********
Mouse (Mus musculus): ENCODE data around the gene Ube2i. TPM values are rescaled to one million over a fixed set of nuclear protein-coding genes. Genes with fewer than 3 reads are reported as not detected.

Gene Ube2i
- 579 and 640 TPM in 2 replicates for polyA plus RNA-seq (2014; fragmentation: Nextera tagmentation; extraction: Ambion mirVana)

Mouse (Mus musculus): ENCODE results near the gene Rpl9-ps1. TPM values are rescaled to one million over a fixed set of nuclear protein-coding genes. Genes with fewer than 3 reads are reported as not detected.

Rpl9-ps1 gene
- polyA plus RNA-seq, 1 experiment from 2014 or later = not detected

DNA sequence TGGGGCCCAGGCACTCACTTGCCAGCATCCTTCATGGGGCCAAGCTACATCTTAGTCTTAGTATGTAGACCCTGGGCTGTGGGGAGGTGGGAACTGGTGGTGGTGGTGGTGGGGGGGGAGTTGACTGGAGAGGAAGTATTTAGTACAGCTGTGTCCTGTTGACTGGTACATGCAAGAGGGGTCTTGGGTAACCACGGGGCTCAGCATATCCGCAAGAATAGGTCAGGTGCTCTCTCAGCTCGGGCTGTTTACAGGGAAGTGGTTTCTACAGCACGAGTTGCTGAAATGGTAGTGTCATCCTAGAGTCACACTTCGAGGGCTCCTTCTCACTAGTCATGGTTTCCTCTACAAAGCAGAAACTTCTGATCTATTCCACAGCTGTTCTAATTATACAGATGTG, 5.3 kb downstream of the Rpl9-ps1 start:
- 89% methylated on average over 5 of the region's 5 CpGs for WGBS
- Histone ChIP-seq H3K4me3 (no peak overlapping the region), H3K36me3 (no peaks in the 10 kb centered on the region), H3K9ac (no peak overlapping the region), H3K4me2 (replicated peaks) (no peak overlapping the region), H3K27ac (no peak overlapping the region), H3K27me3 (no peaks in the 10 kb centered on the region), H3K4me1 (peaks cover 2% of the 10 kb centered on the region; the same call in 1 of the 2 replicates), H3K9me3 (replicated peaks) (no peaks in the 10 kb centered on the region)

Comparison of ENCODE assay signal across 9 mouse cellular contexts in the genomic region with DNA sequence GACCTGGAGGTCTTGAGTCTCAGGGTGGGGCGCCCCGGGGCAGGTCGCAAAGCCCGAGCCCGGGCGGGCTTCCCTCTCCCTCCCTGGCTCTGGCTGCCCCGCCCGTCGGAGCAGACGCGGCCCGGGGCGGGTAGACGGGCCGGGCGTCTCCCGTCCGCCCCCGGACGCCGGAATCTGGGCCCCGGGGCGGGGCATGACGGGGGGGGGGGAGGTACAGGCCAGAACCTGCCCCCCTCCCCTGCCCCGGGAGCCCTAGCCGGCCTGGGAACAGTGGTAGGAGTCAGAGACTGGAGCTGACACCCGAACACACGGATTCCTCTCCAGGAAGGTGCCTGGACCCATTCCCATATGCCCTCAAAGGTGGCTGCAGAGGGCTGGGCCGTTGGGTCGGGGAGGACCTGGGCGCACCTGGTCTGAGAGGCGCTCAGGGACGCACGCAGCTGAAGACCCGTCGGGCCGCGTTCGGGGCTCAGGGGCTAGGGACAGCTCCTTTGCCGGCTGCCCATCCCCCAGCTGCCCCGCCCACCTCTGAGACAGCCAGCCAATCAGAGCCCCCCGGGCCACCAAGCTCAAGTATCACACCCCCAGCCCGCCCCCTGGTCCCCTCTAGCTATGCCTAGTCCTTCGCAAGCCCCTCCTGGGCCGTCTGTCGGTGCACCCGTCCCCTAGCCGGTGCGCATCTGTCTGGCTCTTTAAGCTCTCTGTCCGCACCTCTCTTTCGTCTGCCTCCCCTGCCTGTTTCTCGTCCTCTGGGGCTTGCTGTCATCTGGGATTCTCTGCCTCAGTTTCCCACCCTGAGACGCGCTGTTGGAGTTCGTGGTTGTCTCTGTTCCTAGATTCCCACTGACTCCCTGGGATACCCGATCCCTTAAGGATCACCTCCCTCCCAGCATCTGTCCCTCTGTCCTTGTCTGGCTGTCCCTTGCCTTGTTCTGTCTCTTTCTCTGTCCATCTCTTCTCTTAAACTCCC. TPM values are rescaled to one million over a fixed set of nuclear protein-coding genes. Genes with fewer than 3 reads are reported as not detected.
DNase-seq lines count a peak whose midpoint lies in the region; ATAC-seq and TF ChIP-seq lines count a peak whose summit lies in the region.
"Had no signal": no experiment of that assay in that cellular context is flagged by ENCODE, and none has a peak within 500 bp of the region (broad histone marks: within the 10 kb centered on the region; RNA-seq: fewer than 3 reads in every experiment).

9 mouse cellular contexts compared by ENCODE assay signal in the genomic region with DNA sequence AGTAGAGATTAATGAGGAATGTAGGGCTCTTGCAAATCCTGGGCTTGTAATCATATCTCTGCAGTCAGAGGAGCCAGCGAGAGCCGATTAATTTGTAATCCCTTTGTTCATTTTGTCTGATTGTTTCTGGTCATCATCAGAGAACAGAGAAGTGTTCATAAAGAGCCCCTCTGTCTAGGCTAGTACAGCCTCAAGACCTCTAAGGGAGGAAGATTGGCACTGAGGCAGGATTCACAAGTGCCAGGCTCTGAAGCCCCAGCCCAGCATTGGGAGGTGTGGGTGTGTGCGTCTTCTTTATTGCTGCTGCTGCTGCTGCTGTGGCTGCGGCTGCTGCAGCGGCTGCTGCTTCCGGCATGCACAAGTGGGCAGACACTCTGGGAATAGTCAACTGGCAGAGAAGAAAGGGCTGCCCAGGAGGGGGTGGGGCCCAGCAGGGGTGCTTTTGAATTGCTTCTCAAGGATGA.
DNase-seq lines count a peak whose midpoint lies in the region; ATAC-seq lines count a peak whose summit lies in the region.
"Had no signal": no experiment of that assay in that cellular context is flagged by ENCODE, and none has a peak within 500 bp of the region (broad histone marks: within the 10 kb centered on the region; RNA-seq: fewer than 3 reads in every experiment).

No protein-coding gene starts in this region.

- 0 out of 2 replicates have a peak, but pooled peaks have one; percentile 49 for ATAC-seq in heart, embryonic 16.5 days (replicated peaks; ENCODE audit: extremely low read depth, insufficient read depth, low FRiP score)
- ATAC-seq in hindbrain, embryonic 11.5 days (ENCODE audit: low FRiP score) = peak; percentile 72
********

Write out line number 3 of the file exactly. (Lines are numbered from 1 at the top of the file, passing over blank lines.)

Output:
- 579 and 640 TPM in 2 replicates for polyA plus RNA-seq (2014; fragmentation: Nextera tagmentation; extraction: Ambion mirVana)